Wednesday, December 28, 2005

For those readers interest in applied mathematics:

A number of years ago, I was faced with the task of adjusting a distribution of possible outcomes over the life of the relevant phenomenon. I started with two distributions -- a distribution around the mean of possible ultimate outcomes and a time distribution of the expected progression of the mean. Since uncertainty diminishes as time progresses, the distribution of possible outcomes must shrink over time until the ultimate is reached, at which point the distribution of possible outcomes is a single point. The question is how to shrink and adjust the distribution of possible outcomes as time progresses.

I came up with a fairly simple and versatile algorithm to do this that has served me well over the years. I present it here for you. Read more

I. Distributions

D1: Assume the following for the distribution of possible outcomes, with a mean of 60:
10 - 1%, 20 - 2%, 30 - 7%, 40 - 12%, 50 - 18%, 60 - 20%, 70 - 18%, 80 - 12%, 90 - 7%, 100 - 3% D2: Assume the following for the cumulative time distribution over time, in years:
1- 10%, 2 - 35%, 3 - 80%, 4 - 95%, 5 - 100%

What this means is that at time 0, there is a 1% probability that the outcome will be 10 and a 7% that the outcome will be 90. At time 1 (the end of year 1), 10% of the outcome will be known. Therefore, we will know more about the final outcome and the probabilities of the original distribution will have shifted.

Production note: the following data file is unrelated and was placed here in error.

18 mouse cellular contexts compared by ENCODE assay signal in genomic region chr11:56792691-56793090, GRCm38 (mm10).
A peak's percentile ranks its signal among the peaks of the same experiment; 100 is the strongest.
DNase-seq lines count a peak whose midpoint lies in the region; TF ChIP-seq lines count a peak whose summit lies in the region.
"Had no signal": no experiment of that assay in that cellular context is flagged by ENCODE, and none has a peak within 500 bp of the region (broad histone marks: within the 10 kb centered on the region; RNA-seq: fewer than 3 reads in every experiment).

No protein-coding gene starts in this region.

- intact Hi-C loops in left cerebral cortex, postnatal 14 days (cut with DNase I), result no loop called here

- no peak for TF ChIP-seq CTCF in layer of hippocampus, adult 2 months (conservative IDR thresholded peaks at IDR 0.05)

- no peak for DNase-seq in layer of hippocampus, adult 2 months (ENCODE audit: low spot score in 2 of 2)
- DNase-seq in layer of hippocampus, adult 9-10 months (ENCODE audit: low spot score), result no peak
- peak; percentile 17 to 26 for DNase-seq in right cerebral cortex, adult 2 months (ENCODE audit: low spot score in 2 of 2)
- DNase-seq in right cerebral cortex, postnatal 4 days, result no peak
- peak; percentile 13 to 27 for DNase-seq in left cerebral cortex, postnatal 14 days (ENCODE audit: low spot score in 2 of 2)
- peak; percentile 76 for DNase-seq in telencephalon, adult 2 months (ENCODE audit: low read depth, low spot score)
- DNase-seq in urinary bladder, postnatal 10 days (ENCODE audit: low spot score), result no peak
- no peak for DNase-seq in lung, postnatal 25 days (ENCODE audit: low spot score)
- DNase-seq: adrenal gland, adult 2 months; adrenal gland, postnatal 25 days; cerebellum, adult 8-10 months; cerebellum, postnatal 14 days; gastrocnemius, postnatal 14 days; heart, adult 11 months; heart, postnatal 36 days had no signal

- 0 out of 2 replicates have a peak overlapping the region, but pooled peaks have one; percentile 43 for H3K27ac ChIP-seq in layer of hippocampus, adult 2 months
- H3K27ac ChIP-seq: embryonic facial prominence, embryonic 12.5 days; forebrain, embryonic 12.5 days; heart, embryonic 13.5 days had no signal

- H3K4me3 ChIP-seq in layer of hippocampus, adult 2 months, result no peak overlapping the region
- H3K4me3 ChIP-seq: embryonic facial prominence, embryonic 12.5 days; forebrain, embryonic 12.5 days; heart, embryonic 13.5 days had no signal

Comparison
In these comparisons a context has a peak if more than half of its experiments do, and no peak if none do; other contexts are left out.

How do we account for this additional information? Using the Bornhuetter-Ferguson methodology for the mean, we would take the actual observed (which should be 10% of the ultimate) and add it to the original mean * (100% - 90%). One could apply that to each of the points in D1 but that would require changing the probabilities at which the distribution is evaluated, a task that can become burdensome.

III. Student's Algorithm

Instead, we adjust based on distance from the mean. If the new mean at time 1, using the Born-Ferg methodology, is 55, compared to a mean of 60 at time 0, we look at the distance of each point in the distribution from the mean and apply it to the new mean, reducing it based on D2.

Expected1 = 6. Actual1 = 1. Mean0 = 60. D2,1 = 10%.
Mean1 = Actual1 + (100% - D2,1) * Mean0 = 1 + (100% - 10%) * 60 = 55.

D1 at time 0 looked like this:
10 - 1%, 20 - 2%, 30 - 7%, 40 - 12%, 50 - 18%, 60 - 20%, 70 - 18%, 80 - 12%, 90 - 7%, 100 - 3%

This is now adjusted to take into account the new mean (55) and that 10% of the uncertainty has passed.

The new Point 1 would = Mean1 - (Mean0 - Point1) * (100% - D2,1) = 55 - (60 - 10) * (100% - 10%) = 10 [No change]

The new Point 2 = 55 - (60 - 20) * (100% - 10%) = 19
The new Point 3 = 55 - (60 - 30) * (100% - 10%) = 28

and so on. Here's how the graph looks: Let's move to time 3 and assume that the actual observed to date is 46. D2,3 = 80% so this should represent 80% of the final outcome. Using Born-Ferg, Mean3 = 46 + (100% - 80%) * 60 = 58.

Since most of the risk has passed, the distribution should have compressed with most of the probability closely surrounding the new mean.

The new point 1 = Mean3 - (Mean0 - Point1) * (100% - D2,3) = 58 - (60 - 10) * (100% - 80%) = 48
The new Point 2 = 58 - (60 - 20) * (100% - 80%) = 50
The new Point 3 = 58 - (60 - 30) * (100% - 80%) = 52
Here's how the graph looks: Keep doing this at each year end until year 5, where D2 reaches 100% and the distribution is at the single, actual outcome.